News / Asia

South Korea Urges Tough Action Against North

While attending a security conference Friday in Singapore, South Korean President Lee Myung-bak once again called on the international community to take tough action against North Korea. Relations between the Koreas have deteriorated to a new low following a torpedo attack sank a South Korean warship in March, killing 46 sailors.

The renewed tensions were high on the agenda on the first day of the annual Asia-Pacific security forum. Addressing an audience that included defense ministers from other Asia countries, the United States and Russia, the president of South Korea Lee Myung-Bak strongly condemned North Korea for acts of military aggression.

North Korea violated the sovereignty of South Korea, said President Lee when a torpedo fired by Pyongyang in March sank the Cheonan warship.   The South Korean president called that a clear act of military provocation.

A multinational investigation team concluded that North Korea was responsible for the attack. Seoul has unilaterally cut off about half of its trade with North Korea and blocked passage of the North's ships in the South's water. North Korea has denied involvement in the attack and responded to the reprisals with threats of war.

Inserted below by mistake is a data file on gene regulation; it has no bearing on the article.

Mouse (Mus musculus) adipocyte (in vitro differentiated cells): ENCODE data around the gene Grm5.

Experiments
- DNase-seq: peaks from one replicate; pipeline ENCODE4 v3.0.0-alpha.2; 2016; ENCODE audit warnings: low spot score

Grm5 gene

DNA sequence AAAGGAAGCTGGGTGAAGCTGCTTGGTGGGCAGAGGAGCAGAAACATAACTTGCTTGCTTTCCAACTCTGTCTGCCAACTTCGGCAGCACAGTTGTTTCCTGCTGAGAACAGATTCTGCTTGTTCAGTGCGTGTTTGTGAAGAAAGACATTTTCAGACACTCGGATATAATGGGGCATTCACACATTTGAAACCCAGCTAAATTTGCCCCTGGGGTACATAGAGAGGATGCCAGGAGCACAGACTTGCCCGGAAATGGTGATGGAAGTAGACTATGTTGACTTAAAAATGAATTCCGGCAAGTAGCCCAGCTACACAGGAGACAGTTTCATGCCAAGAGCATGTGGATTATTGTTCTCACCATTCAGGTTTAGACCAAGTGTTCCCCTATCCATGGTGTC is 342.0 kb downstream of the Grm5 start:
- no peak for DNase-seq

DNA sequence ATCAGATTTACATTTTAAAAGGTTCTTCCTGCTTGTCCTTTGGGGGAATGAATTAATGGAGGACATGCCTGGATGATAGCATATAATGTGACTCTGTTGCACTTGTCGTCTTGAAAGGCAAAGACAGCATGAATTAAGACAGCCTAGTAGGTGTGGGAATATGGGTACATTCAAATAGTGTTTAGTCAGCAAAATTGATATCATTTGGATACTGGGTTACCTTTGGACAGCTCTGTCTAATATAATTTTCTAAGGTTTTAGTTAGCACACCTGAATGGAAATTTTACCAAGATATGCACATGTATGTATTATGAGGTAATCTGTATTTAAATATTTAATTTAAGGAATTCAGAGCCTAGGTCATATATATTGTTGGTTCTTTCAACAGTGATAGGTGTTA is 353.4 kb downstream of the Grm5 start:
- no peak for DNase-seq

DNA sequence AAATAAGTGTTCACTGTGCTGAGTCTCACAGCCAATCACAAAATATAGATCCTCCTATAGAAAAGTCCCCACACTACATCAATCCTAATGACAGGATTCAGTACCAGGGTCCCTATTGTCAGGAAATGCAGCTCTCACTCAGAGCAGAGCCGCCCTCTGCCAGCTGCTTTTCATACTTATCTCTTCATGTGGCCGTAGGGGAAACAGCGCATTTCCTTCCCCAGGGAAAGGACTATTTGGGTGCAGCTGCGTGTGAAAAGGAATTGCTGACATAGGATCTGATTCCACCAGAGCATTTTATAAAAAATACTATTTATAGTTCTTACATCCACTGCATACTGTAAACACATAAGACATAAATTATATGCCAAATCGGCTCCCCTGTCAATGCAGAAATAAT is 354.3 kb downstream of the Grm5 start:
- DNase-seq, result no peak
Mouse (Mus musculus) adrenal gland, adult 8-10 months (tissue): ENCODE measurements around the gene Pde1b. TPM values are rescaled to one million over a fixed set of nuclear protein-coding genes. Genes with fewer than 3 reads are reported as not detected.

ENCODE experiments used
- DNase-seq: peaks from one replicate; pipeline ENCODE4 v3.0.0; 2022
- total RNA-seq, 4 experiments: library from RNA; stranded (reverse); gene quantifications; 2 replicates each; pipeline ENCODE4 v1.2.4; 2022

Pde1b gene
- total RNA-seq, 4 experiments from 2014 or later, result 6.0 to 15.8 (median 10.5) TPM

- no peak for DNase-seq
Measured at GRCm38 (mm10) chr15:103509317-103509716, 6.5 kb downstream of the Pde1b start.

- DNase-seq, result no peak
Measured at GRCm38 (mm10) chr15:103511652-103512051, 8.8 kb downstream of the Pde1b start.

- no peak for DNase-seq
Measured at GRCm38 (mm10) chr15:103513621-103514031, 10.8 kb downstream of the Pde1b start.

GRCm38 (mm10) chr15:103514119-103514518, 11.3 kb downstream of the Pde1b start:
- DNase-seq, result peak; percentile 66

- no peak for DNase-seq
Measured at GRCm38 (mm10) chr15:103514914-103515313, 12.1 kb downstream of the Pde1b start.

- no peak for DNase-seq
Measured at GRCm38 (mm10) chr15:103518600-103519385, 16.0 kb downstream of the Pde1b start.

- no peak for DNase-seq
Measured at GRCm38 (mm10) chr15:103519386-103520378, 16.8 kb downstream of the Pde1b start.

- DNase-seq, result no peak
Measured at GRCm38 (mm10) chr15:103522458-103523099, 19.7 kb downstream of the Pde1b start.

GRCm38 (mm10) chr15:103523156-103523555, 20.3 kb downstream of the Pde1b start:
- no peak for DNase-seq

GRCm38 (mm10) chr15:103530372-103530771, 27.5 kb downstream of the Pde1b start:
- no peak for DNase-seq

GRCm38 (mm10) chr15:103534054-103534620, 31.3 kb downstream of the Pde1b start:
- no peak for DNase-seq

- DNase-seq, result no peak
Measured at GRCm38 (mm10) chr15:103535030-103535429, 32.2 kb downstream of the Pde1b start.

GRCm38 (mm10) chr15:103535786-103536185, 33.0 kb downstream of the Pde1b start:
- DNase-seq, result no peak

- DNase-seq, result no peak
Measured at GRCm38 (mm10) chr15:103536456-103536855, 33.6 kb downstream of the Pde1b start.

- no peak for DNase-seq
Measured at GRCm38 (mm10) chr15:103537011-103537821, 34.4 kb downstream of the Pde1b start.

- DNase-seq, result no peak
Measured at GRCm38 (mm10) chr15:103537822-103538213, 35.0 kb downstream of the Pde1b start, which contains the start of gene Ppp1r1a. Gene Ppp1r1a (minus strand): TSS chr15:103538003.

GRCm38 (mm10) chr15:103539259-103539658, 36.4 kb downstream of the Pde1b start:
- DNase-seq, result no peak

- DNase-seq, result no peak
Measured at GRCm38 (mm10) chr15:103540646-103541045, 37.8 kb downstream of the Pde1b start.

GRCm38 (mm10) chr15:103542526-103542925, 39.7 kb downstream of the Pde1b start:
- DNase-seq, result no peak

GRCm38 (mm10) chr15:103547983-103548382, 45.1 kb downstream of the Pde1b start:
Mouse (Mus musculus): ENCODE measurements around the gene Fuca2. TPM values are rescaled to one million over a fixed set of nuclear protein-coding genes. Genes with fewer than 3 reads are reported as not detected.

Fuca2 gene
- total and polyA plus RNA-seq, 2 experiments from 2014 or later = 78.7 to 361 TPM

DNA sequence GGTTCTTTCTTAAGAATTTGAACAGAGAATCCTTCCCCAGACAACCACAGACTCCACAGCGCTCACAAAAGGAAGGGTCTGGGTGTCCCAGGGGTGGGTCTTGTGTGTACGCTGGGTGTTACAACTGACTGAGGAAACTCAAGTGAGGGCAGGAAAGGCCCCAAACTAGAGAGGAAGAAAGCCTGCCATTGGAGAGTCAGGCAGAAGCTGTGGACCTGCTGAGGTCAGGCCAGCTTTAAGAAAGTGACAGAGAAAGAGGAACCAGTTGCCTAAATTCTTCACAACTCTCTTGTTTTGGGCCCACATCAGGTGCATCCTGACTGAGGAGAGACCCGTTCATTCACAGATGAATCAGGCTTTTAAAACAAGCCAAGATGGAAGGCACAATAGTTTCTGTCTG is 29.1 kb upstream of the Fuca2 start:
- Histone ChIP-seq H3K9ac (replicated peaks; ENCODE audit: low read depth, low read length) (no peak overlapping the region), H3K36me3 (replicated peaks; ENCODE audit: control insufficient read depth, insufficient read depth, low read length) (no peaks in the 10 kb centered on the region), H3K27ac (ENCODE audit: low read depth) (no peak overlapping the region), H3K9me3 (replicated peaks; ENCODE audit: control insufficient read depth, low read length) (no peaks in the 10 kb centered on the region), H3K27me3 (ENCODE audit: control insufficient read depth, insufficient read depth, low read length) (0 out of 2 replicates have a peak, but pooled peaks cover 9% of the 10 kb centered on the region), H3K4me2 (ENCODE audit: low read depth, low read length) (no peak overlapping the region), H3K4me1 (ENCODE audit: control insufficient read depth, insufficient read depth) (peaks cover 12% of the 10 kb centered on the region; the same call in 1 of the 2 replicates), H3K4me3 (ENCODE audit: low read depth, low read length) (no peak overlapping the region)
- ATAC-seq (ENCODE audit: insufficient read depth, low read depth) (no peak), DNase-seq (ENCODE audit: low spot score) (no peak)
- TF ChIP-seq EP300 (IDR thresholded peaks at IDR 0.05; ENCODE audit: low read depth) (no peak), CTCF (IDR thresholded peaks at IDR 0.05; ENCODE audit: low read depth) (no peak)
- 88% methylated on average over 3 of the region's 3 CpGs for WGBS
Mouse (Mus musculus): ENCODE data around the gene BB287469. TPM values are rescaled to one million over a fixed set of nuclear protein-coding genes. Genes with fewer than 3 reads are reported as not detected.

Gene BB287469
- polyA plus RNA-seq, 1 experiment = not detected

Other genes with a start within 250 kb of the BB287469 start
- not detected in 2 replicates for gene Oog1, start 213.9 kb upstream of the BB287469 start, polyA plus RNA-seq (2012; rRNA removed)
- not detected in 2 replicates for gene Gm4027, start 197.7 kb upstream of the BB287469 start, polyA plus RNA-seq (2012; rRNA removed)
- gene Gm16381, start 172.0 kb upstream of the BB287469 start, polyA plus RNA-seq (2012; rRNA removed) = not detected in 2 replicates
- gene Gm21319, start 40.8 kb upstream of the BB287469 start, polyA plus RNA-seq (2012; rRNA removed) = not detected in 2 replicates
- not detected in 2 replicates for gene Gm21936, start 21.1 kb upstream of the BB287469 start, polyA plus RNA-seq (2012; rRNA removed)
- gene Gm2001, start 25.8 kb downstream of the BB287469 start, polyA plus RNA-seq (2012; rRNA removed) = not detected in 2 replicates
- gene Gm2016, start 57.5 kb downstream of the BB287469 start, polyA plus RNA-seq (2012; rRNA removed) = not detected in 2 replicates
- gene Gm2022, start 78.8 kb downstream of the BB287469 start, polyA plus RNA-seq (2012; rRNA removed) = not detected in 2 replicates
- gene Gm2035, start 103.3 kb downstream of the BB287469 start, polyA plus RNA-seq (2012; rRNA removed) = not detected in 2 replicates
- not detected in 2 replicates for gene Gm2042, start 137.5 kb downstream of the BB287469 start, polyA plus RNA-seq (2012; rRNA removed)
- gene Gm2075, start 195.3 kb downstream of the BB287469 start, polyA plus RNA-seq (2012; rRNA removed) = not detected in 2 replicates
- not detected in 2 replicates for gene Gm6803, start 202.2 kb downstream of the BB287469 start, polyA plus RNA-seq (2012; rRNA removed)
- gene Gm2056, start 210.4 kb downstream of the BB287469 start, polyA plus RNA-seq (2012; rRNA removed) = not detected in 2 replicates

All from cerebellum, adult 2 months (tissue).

Mr. Lee said this was not the first act of aggression by North Korea. In 1983, North Koreans attempted to assassinate the President of South Korea and in 1987, North Korean agents succeeded in detonating a bomb on a Korean Air flight, killing all 125 passengers on board, said the president. The South practiced patience and restraint in hopes of engaging the North through dialogue, he said, but now stronger measures are needed.